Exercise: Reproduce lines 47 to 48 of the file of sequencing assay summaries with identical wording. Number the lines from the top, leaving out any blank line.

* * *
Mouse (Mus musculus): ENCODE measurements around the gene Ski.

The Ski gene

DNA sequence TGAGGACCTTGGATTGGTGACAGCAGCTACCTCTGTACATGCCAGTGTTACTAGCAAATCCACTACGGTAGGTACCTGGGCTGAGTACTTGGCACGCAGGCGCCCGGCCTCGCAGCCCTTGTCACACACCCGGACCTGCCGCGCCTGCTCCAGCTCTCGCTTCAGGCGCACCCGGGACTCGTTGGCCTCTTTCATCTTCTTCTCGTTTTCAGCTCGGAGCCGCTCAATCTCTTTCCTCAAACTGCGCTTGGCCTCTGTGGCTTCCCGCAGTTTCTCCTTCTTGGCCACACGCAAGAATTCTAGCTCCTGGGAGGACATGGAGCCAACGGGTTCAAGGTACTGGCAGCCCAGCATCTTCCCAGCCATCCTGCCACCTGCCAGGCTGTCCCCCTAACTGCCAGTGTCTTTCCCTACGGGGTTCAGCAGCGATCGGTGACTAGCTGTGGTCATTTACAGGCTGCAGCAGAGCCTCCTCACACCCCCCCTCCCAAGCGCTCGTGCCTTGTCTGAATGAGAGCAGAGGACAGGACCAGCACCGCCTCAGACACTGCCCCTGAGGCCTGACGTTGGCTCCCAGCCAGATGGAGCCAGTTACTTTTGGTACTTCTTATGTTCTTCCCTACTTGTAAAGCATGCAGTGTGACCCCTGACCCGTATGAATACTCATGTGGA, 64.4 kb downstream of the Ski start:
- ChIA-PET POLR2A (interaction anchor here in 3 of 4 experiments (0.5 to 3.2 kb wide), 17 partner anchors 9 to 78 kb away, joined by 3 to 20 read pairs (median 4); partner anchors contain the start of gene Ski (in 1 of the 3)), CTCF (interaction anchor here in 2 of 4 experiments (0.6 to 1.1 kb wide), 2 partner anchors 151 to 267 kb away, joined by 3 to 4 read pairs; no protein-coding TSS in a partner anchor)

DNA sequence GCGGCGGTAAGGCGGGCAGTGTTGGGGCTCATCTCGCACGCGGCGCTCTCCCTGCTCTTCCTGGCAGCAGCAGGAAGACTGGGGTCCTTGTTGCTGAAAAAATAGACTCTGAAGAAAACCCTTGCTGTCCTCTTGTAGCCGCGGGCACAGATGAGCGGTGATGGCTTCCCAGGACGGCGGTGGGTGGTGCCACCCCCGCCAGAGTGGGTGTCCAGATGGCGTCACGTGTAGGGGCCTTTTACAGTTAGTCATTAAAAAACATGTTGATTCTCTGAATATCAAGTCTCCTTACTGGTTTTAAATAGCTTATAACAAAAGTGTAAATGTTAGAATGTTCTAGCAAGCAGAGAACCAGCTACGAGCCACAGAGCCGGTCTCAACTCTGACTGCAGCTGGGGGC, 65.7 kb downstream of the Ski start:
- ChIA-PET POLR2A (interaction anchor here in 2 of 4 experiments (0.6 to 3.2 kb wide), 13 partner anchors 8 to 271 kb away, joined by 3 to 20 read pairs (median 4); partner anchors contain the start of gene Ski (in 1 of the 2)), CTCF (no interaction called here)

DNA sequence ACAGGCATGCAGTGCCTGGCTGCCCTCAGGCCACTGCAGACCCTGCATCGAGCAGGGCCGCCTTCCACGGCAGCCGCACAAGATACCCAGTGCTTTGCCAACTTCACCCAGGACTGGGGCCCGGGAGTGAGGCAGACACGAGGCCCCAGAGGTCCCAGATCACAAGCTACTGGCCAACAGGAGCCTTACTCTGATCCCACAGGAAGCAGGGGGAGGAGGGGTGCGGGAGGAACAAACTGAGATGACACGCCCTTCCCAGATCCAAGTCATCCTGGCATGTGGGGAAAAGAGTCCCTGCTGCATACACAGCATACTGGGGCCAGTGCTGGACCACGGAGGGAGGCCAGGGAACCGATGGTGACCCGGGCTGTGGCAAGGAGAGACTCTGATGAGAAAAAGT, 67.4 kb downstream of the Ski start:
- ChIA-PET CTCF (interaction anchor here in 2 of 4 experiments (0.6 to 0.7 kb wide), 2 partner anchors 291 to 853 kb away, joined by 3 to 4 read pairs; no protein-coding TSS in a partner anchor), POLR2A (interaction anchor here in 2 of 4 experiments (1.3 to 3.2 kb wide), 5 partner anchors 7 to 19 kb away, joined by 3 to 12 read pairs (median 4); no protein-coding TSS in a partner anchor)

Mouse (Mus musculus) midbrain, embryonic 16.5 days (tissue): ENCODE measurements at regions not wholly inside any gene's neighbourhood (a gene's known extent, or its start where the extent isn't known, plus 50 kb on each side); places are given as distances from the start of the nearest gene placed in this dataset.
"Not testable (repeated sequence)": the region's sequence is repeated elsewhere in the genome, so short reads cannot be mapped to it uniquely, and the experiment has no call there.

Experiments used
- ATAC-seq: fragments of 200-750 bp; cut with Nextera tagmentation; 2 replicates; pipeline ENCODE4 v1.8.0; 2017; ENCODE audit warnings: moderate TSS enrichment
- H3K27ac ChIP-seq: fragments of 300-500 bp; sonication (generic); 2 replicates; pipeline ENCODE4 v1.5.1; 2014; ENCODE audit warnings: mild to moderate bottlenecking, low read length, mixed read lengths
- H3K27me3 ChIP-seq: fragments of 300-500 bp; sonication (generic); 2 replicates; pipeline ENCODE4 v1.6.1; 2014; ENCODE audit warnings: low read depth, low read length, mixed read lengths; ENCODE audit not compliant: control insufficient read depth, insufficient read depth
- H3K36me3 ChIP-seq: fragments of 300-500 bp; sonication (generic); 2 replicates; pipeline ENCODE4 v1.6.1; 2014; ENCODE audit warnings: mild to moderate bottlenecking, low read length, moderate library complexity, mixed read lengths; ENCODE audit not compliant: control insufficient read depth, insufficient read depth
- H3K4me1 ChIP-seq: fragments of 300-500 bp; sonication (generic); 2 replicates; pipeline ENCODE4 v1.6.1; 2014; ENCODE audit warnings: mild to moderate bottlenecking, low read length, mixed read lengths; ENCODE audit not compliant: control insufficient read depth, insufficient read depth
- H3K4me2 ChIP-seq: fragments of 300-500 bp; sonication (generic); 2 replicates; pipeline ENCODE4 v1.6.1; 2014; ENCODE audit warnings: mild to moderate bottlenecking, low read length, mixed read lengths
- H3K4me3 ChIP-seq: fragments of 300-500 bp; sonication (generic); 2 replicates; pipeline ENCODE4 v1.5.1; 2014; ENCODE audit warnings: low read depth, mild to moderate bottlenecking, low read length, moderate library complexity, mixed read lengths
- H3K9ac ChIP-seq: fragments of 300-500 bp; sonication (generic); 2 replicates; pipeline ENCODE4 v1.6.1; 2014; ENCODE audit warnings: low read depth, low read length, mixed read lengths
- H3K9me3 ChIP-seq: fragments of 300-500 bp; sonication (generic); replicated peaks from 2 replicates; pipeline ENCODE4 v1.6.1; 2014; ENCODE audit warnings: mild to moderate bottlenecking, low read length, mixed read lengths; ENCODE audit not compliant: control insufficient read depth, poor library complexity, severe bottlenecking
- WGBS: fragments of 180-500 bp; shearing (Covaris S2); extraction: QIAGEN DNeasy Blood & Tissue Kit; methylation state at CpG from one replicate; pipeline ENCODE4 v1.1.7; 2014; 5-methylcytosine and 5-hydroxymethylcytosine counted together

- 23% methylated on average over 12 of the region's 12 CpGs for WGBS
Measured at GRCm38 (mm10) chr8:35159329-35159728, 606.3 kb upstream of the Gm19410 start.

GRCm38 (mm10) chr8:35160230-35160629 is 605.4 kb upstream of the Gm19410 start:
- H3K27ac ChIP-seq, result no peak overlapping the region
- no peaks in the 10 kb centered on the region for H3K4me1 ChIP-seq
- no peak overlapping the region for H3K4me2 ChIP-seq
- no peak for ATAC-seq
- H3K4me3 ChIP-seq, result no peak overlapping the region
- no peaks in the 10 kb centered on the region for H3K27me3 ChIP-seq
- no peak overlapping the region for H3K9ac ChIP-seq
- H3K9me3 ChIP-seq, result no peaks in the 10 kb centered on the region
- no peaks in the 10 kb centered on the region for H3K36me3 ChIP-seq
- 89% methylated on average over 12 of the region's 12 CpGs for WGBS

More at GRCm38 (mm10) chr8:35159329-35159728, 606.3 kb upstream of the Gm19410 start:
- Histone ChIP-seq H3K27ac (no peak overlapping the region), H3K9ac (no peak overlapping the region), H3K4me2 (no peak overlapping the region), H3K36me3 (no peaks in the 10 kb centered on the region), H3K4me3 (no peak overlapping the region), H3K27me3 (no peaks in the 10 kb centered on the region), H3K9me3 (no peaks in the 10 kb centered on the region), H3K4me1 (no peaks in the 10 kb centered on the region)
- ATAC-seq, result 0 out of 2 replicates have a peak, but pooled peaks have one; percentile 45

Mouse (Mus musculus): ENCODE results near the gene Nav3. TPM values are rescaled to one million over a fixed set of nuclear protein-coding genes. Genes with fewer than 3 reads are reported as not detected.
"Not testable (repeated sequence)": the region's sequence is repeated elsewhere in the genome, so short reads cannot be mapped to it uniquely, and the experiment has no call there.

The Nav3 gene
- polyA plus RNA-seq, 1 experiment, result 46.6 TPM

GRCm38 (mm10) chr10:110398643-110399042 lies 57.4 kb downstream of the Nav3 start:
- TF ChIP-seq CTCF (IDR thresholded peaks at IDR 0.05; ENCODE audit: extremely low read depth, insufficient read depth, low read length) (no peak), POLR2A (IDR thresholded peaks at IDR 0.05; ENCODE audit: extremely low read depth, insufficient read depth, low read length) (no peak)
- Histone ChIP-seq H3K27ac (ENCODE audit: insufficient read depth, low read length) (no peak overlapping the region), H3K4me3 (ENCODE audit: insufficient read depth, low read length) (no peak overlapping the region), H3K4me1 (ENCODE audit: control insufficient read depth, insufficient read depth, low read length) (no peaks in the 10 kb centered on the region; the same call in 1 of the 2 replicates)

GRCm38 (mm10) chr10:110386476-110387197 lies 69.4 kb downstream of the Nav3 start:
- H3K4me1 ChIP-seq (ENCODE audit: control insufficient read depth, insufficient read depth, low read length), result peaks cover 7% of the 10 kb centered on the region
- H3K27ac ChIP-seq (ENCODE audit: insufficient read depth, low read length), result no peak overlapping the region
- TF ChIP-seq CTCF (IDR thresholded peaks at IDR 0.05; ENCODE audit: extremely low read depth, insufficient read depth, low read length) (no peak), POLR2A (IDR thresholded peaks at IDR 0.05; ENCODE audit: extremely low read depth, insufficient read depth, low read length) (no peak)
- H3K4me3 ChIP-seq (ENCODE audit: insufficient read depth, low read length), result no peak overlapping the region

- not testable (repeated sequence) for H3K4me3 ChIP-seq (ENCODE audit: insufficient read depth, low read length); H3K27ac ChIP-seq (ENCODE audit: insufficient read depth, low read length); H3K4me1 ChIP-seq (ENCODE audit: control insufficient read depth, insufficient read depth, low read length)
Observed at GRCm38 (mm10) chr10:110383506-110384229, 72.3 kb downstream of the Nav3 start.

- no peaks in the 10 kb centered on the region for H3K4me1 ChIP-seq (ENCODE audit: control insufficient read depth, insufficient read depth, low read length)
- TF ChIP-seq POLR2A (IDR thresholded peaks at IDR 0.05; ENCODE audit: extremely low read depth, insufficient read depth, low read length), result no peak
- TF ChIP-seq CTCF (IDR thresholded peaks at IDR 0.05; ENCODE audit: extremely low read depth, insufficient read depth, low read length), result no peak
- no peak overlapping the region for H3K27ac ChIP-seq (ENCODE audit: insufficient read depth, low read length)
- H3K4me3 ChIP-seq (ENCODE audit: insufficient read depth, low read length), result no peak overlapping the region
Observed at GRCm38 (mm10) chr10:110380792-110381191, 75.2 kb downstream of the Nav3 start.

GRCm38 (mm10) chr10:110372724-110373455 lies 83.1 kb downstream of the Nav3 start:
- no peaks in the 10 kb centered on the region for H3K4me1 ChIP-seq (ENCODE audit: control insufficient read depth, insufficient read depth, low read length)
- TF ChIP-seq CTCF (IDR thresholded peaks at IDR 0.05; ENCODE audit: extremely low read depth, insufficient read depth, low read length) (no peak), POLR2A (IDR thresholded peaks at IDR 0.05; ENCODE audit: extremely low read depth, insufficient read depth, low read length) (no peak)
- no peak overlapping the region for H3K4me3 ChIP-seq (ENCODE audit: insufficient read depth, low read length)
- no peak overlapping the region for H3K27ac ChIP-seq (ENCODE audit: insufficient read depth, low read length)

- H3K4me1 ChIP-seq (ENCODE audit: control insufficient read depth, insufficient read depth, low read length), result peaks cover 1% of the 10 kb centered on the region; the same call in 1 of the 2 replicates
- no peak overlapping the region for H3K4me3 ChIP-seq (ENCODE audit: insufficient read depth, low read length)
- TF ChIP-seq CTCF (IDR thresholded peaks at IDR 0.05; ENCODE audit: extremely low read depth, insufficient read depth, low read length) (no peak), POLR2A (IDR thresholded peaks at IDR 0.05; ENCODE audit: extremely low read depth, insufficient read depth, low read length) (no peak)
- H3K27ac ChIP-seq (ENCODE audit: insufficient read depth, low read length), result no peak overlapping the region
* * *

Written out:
- H3K27ac ChIP-seq (ENCODE audit: insufficient read depth, low read length), result no peak overlapping the region
- TF ChIP-seq CTCF (IDR thresholded peaks at IDR 0.05; ENCODE audit: extremely low read depth, insufficient read depth, low read length) (no peak), POLR2A (IDR thresholded peaks at IDR 0.05; ENCODE audit: extremely low read depth, insufficient read depth, low read length) (no peak)